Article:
3. Bystander – These people have accidentally received a message not intended for them, either through the sender / receiver not being mindful of their privacy, or else by more clandestine means such as listening at the door, or reading somebodies email.  The biggest issue here is that a bystander will typically only get a piece of the message, which is then taken out of context.  To counteract this you must be mindful of your message distribution.

Medium – How is the message transmitted?  Was there a face to face (F2F) conversation?  Email?  Text message?  On ships Morse Code was the standard for many years and I was part of the last class in Canada legally mandated to learn it during my training.  And there is  plenty of room for error when reading morse!

Each of the various mediums have different potentials for error and must be reviewed to ensure the message is clear, especially when using any kind of written communication.  Body language and tone often transmit more of the message than what is actually said, and these emotions are easily lost when written down.  Email in particular is an area of frequent misunderstanding due to the ease of which they are composed and sent.  You can bang out a witty reply to an email while paying for your groceries, but the receiver may not get the joke.


People need to be on the same page when communicating and the concept of Grounding, meaning to find common ground, helps achieve this.  Both parties add to the ‘common ground’ until they reach a mutual understanding on what was sent and what was meant.  A key point about grounding is to help achieve commonality regarding beliefs about the communicated information, and the goals or desired intentions.

Every communication comes with a certain cost, such as time cost for creating or receiving a message.  The medium used impacts this and brings different resources or constraints to the grounding process.  Email is great for technical communication as you can attach drawings and documents to it, whereas F2F is better for an emotional exchange.

Trouble arises when the medium does not build common ground.  Receiving a text message after your dog died does not convey the same emotion as a face to face meet, or even a phone call.

MisCommunication Strategies

So how do we go about building this common ground?  There are 3 strategies that need to be used.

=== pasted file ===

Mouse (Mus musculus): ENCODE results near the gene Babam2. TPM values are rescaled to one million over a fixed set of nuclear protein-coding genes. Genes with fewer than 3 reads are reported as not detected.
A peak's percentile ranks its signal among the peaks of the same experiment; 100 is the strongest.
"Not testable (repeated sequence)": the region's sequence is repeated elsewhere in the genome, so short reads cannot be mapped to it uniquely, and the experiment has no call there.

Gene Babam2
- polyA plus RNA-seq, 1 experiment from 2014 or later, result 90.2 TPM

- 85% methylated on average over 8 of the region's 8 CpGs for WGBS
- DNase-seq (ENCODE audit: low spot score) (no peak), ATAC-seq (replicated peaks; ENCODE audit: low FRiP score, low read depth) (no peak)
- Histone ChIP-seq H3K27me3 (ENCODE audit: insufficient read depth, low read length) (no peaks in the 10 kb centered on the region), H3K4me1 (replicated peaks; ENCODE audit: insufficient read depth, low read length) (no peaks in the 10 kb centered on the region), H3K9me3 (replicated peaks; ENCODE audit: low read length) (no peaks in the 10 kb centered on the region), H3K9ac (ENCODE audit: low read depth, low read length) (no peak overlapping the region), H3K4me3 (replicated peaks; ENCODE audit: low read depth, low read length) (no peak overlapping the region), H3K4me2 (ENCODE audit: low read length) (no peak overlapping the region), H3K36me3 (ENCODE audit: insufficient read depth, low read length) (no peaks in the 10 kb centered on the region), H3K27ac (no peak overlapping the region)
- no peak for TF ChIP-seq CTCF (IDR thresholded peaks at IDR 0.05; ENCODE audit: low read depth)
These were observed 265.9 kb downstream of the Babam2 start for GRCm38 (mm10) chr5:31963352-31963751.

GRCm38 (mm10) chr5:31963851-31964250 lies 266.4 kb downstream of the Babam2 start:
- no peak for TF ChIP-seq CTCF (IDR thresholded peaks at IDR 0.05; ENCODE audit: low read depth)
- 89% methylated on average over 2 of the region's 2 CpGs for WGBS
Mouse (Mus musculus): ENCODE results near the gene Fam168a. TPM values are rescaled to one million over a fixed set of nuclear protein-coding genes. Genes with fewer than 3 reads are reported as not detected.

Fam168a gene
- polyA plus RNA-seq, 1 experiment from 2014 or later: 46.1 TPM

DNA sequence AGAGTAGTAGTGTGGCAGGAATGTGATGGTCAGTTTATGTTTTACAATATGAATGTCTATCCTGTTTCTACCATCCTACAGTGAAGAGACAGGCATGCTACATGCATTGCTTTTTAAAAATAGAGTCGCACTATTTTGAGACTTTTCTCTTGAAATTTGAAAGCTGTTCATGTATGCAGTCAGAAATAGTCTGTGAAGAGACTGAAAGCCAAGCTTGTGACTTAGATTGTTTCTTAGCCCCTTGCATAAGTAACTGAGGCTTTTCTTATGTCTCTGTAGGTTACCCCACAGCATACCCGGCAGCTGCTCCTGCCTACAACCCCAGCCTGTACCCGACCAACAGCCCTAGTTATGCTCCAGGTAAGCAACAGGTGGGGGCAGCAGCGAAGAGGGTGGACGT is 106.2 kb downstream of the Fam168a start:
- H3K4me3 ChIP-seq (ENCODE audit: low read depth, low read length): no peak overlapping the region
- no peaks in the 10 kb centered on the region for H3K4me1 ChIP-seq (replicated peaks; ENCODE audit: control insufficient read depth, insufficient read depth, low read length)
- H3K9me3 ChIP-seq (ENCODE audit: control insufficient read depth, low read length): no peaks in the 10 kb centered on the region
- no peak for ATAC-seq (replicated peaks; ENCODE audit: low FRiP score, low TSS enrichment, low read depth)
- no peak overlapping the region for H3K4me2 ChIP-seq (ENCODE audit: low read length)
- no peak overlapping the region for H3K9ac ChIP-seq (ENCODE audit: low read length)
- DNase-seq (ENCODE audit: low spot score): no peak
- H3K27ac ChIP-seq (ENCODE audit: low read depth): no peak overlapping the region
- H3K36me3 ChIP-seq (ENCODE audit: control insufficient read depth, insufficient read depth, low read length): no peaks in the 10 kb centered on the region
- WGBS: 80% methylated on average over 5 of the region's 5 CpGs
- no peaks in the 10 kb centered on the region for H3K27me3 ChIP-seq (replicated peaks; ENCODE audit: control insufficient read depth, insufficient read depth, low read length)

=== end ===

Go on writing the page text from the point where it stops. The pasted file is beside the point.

Active Listening – This is one of the most powerful tools in your kit and the most powerful communication tool there is.  When you can listen actively you are fully present in the conversation, and people feel that.  Bill Clinton was famous for making people feel like they were the only person in the room due to his close focus on the them.

When you are listening actively there are many non-verbal clues in your behavior that the other person will pick up on.  Your body language will show you are engaged by your posture, eye contact, leaning in slightly, and squaring your shoulders to the person.  Studies show that by assuming powerful postures you feel more powerful.  So assume a posture that you feel makes you a more intent listener.

I’ve written previously on Active Listening so will reiterate the main points here:

  1. Decide – Decide that this is a skill worth cultivating and actively plan to do it during every conversation.  This intention will get you over half way.  If somebody wants to share something with you then you should respect that by listening to what they have to say.
    Much like remembering somebodies name, it starts with the intention to do so.
  2. Put away your preconceived notions – Ever been in a conversation where you could not get a sentence finished before the other person started talking over you?  We all have and it leaves you thinking that the other person is self-absorbed.
    The superior way is to actually listen to what they are saying, pause to formulate an answer, and then speak.  This shows the speaker that not only are you listening, but you are considering their words rather than dismissing them out of hand by spouting back your preconceived notions.
  3. Positive Reinforcement – Subtly encourage the person to continue by smiling and nodding at them (only when you agree of course), mirroring their body language, and remembering what they say.
    And don’t look over their shoulder!

Part of listening actively is to eliminate distractions.  You can’t properly listen to somebody if you are typing an email at the same time, or looking at your phone.  Put that stuff away, in a drawer if you have to, and focus on the message.

Clarification – By clarifying what is being said you ensure that the message is understood.  It also serves to reassure the speaker that you do indeed understand, as well as shows them that you are paying attention to make they have to say.

To seek clarity ask non-judgmental questions to help summarize the message and to seek feedback regarding your understanding.  The only stupid question is the one not asked.  Don’t let the conversation finish before your understanding of the situation is clear.

Reflecting – This serves to reflect the speakers experiences and emotions back towards them, to add to the grounding process.  By paraphrasing and restating their words and feelings this shows them:

  • how their message is being received.
  • that you are interested, which allows them to continue with confidence.
  • that you are attempting to build common ground.

The 2 techniques to help the reflecting process are:

  1. Mirroring – Not to be confused with mirroring as pertains to body language (a powerful rapport building technique), this is a verbal technique where you repeat key words or phrases back to the person verbatim.  If you are repeating everything they say it’ll get weird in a hurry, so keep this short.